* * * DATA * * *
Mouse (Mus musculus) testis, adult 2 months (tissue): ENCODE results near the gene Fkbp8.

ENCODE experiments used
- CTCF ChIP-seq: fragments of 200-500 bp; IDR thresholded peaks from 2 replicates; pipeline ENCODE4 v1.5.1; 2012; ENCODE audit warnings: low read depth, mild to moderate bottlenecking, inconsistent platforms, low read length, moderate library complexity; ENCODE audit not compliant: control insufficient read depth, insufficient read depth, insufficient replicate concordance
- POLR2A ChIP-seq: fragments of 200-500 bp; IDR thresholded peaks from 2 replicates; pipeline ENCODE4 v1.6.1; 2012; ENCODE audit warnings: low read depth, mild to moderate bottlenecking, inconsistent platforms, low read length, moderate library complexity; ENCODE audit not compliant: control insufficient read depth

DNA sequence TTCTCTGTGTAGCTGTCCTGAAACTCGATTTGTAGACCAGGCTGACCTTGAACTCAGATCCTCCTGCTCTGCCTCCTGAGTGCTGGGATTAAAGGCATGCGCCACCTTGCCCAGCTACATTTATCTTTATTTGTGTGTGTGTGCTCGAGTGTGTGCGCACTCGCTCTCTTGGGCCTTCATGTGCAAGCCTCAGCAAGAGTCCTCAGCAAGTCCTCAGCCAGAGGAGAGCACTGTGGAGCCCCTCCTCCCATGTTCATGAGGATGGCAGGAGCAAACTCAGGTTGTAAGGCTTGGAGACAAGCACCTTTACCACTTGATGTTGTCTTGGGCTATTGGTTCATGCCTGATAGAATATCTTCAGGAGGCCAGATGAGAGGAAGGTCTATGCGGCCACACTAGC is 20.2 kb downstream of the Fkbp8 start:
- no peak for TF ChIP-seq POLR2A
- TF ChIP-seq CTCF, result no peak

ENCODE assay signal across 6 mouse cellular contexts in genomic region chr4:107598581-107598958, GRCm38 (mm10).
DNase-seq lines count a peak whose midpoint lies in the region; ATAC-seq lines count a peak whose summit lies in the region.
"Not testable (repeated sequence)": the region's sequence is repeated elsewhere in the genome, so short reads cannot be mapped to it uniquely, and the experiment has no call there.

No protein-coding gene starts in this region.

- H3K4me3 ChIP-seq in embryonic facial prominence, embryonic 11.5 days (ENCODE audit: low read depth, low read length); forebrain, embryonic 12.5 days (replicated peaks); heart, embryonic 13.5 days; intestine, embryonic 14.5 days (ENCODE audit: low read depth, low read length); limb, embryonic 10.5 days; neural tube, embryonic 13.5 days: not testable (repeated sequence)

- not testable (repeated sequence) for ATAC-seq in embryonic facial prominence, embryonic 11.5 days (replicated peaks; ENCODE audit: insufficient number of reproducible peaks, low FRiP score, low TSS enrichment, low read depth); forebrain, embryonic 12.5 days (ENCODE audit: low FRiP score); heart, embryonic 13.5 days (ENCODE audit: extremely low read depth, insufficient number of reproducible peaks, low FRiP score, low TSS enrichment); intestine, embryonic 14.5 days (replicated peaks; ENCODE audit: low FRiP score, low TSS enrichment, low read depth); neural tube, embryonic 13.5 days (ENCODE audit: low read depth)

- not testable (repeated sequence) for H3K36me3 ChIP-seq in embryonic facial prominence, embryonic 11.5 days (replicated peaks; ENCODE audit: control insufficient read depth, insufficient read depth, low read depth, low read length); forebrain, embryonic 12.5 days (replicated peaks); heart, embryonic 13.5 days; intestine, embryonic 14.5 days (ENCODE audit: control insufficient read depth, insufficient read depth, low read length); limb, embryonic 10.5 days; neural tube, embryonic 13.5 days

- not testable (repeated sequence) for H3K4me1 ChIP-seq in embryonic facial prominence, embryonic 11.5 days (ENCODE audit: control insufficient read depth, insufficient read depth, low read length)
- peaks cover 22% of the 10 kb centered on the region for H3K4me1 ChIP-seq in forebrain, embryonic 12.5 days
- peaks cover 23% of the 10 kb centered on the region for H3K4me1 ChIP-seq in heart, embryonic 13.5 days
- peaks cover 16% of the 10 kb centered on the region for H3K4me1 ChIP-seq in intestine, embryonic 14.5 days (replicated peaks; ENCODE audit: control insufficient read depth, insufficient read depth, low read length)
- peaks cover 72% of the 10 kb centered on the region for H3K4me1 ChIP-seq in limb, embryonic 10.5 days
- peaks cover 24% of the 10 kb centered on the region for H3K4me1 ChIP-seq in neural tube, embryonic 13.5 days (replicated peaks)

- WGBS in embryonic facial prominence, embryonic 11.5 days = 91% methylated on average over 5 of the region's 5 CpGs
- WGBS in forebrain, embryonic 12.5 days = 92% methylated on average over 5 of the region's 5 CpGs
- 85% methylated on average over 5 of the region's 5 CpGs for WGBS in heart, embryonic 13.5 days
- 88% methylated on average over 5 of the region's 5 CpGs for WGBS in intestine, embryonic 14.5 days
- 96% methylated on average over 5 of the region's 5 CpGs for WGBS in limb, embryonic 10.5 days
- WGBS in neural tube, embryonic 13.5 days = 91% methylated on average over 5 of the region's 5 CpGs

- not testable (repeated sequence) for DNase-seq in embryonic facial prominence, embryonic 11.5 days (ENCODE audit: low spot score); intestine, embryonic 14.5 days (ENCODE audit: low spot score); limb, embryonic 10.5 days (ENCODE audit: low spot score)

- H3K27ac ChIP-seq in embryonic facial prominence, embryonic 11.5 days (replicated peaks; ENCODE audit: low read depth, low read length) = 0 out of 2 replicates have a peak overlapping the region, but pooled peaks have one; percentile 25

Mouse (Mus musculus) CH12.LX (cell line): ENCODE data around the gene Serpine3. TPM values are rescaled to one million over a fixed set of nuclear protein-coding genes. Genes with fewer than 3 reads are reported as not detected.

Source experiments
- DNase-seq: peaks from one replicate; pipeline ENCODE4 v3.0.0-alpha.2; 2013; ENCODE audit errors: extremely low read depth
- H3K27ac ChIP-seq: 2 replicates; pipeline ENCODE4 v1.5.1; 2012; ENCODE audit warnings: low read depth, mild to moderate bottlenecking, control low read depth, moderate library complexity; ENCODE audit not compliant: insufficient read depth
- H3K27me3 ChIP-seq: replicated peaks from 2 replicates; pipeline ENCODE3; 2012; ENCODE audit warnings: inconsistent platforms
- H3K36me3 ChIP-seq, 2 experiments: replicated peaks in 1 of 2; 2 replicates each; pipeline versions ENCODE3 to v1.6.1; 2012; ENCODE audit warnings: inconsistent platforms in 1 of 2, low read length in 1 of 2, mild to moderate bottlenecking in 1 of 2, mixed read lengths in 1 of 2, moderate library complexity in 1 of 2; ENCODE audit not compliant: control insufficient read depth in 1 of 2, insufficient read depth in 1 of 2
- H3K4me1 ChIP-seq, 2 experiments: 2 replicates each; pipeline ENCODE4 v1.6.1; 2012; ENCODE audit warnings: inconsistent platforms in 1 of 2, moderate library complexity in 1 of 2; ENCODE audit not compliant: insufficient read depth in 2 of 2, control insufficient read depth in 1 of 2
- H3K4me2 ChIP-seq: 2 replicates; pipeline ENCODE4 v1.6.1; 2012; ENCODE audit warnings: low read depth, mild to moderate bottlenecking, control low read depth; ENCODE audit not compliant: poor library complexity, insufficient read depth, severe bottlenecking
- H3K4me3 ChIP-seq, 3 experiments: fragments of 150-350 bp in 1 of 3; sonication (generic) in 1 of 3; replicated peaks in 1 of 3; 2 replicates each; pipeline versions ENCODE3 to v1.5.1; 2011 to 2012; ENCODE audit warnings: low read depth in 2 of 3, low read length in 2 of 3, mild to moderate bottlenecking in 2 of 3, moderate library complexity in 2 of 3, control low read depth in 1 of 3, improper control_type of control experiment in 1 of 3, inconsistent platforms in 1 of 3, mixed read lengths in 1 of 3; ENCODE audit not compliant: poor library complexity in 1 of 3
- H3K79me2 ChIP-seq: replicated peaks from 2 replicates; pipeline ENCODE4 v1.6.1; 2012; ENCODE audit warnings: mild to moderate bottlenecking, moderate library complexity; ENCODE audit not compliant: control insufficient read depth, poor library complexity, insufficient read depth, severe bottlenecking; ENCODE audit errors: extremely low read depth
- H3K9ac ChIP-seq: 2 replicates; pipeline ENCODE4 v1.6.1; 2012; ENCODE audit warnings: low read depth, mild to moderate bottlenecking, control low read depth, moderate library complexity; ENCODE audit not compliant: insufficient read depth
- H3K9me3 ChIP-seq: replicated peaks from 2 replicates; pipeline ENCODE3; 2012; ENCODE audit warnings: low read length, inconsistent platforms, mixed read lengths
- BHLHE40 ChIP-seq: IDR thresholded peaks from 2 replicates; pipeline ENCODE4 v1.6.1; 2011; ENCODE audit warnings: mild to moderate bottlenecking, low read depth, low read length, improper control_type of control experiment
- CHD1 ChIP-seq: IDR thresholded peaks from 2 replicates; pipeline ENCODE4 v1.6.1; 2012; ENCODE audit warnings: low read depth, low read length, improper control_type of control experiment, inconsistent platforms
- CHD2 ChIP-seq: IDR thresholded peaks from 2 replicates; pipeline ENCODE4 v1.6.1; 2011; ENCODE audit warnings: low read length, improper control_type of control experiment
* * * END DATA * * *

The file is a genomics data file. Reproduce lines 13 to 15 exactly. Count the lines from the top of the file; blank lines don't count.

- not testable (repeated sequence) for ATAC-seq in embryonic facial prominence, embryonic 11.5 days (replicated peaks; ENCODE audit: insufficient number of reproducible peaks, low FRiP score, low TSS enrichment, low read depth); forebrain, embryonic 12.5 days (ENCODE audit: low FRiP score); heart, embryonic 13.5 days (ENCODE audit: extremely low read depth, insufficient number of reproducible peaks, low FRiP score, low TSS enrichment); intestine, embryonic 14.5 days (replicated peaks; ENCODE audit: low FRiP score, low TSS enrichment, low read depth); neural tube, embryonic 13.5 days (ENCODE audit: low read depth)

- not testable (repeated sequence) for H3K36me3 ChIP-seq in embryonic facial prominence, embryonic 11.5 days (replicated peaks; ENCODE audit: control insufficient read depth, insufficient read depth, low read depth, low read length); forebrain, embryonic 12.5 days (replicated peaks); heart, embryonic 13.5 days; intestine, embryonic 14.5 days (ENCODE audit: control insufficient read depth, insufficient read depth, low read length); limb, embryonic 10.5 days; neural tube, embryonic 13.5 days

- not testable (repeated sequence) for H3K4me1 ChIP-seq in embryonic facial prominence, embryonic 11.5 days (ENCODE audit: control insufficient read depth, insufficient read depth, low read length)